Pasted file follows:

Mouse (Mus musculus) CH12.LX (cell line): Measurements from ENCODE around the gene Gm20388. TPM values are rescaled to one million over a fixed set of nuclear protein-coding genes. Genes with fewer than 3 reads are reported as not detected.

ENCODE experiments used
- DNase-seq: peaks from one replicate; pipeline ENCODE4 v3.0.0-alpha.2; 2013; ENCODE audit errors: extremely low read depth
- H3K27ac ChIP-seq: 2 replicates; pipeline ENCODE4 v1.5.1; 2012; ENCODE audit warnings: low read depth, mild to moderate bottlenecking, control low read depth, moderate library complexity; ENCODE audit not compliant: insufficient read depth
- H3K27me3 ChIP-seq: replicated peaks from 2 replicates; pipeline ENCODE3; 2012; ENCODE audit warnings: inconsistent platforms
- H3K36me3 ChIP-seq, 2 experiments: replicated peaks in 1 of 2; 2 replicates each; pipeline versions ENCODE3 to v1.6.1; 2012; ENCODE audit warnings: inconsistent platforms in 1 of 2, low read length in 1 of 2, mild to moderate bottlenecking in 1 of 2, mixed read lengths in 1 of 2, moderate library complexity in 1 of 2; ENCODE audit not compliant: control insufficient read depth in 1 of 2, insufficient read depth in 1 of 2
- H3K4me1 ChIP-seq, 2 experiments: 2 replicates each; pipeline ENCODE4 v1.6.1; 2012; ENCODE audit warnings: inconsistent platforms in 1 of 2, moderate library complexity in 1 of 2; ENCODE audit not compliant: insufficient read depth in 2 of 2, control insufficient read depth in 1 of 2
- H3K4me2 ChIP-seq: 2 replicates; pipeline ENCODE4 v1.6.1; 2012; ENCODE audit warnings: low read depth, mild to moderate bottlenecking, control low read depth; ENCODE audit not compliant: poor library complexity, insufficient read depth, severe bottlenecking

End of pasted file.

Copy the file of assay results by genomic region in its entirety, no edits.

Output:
Mouse (Mus musculus) CH12.LX (cell line): Measurements from ENCODE around the gene Gm20388. TPM values are rescaled to one million over a fixed set of nuclear protein-coding genes. Genes with fewer than 3 reads are reported as not detected.

ENCODE experiments used
- DNase-seq: peaks from one replicate; pipeline ENCODE4 v3.0.0-alpha.2; 2013; ENCODE audit errors: extremely low read depth
- H3K27ac ChIP-seq: 2 replicates; pipeline ENCODE4 v1.5.1; 2012; ENCODE audit warnings: low read depth, mild to moderate bottlenecking, control low read depth, moderate library complexity; ENCODE audit not compliant: insufficient read depth
- H3K27me3 ChIP-seq: replicated peaks from 2 replicates; pipeline ENCODE3; 2012; ENCODE audit warnings: inconsistent platforms
- H3K36me3 ChIP-seq, 2 experiments: replicated peaks in 1 of 2; 2 replicates each; pipeline versions ENCODE3 to v1.6.1; 2012; ENCODE audit warnings: inconsistent platforms in 1 of 2, low read length in 1 of 2, mild to moderate bottlenecking in 1 of 2, mixed read lengths in 1 of 2, moderate library complexity in 1 of 2; ENCODE audit not compliant: control insufficient read depth in 1 of 2, insufficient read depth in 1 of 2
- H3K4me1 ChIP-seq, 2 experiments: 2 replicates each; pipeline ENCODE4 v1.6.1; 2012; ENCODE audit warnings: inconsistent platforms in 1 of 2, moderate library complexity in 1 of 2; ENCODE audit not compliant: insufficient read depth in 2 of 2, control insufficient read depth in 1 of 2
- H3K4me2 ChIP-seq: 2 replicates; pipeline ENCODE4 v1.6.1; 2012; ENCODE audit warnings: low read depth, mild to moderate bottlenecking, control low read depth; ENCODE audit not compliant: poor library complexity, insufficient read depth, severe bottlenecking